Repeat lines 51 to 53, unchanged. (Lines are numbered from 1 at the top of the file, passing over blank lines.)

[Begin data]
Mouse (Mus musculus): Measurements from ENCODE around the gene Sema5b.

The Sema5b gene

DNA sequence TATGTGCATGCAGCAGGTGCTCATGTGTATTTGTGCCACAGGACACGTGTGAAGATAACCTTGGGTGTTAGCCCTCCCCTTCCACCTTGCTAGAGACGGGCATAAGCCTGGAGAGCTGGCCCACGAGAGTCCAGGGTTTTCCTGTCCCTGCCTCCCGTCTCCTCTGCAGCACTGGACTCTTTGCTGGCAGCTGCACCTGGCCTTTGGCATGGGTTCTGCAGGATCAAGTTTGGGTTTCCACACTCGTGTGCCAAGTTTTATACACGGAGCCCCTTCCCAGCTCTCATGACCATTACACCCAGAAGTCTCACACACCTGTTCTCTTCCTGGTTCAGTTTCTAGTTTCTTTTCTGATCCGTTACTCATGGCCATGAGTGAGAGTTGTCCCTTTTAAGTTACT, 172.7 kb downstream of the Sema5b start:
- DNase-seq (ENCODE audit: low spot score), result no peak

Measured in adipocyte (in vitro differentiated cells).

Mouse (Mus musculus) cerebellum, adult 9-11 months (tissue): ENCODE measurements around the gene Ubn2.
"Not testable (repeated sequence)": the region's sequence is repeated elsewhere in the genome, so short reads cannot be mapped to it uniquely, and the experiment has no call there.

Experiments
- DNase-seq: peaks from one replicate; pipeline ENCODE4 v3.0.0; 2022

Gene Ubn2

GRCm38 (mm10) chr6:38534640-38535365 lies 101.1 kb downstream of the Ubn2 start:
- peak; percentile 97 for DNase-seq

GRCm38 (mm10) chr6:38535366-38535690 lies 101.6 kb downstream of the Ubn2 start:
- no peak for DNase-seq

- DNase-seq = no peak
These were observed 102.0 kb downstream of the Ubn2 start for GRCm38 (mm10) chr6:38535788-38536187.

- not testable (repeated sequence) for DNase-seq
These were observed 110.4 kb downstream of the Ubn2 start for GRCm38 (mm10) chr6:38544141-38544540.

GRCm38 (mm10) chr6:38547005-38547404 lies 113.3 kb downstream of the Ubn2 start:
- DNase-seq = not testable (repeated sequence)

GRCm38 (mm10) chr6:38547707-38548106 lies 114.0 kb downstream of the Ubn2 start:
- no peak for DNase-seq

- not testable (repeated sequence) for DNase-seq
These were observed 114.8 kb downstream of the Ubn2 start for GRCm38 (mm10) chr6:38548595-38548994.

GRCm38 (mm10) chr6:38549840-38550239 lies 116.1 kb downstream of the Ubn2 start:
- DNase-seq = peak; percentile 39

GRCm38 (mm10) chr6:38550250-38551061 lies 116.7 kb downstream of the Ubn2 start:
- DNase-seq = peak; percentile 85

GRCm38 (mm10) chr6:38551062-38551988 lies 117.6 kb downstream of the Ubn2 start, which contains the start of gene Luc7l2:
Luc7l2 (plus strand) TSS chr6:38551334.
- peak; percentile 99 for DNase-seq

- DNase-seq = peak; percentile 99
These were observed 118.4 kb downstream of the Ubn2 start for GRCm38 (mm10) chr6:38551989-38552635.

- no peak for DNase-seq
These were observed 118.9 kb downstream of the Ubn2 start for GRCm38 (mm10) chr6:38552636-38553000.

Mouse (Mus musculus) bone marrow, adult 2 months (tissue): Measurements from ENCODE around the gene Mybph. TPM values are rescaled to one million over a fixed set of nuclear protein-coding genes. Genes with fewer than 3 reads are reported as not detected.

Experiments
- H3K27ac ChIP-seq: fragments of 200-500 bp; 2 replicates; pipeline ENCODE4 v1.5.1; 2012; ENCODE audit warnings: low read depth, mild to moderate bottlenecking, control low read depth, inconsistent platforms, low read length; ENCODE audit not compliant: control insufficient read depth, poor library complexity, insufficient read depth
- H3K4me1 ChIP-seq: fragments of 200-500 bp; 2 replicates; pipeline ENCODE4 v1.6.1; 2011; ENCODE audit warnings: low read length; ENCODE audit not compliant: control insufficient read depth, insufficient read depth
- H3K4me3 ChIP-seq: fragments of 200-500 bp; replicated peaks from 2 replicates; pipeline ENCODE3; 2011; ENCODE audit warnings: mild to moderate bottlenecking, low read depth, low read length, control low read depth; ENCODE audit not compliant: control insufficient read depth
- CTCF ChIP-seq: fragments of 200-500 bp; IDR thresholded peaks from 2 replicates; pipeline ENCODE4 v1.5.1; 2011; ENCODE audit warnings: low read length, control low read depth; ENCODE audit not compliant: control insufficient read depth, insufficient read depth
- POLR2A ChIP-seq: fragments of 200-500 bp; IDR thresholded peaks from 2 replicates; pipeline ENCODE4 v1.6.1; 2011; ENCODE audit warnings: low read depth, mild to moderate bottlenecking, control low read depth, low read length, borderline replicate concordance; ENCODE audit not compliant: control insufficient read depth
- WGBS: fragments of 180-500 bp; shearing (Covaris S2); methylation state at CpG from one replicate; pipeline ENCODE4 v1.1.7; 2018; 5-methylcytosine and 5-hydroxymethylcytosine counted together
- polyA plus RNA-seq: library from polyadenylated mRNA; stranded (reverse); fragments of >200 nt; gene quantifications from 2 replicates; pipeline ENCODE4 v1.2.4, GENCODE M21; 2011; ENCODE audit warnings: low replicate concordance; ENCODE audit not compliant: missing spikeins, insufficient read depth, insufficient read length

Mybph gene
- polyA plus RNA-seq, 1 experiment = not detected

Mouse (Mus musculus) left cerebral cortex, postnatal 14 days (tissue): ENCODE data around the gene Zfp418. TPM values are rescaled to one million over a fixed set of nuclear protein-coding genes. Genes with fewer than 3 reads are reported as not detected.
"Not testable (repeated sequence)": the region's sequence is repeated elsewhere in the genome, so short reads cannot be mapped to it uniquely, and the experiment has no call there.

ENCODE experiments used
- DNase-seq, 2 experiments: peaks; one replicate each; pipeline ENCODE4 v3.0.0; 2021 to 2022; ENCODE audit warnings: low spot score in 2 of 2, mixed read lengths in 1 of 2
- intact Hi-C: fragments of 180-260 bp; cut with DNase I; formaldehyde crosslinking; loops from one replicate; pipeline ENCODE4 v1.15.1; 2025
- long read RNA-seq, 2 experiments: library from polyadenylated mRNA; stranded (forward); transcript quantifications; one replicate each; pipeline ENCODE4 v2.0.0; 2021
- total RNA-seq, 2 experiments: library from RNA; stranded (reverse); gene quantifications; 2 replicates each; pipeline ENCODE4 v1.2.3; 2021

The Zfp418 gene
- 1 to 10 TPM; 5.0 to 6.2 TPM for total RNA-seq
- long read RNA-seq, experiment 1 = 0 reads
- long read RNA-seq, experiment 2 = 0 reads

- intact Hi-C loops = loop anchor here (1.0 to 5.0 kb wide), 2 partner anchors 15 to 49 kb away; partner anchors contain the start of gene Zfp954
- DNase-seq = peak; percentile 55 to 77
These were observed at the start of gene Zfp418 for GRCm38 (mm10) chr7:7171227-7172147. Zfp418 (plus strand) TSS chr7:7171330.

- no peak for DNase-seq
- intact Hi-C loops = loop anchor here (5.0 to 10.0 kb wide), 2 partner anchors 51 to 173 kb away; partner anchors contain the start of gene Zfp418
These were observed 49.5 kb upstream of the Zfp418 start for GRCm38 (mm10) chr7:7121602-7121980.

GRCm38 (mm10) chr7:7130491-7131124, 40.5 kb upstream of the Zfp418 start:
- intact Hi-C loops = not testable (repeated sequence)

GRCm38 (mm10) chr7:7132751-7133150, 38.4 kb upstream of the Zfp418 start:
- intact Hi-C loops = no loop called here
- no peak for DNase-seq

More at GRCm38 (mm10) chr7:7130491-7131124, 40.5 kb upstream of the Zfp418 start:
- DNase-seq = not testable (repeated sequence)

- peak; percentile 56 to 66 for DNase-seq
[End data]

- intact Hi-C: fragments of 180-260 bp; cut with DNase I; formaldehyde crosslinking; loops from one replicate; pipeline ENCODE4 v1.15.1; 2025
- long read RNA-seq, 2 experiments: library from polyadenylated mRNA; stranded (forward); transcript quantifications; one replicate each; pipeline ENCODE4 v2.0.0; 2021
- total RNA-seq, 2 experiments: library from RNA; stranded (reverse); gene quantifications; 2 replicates each; pipeline ENCODE4 v1.2.3; 2021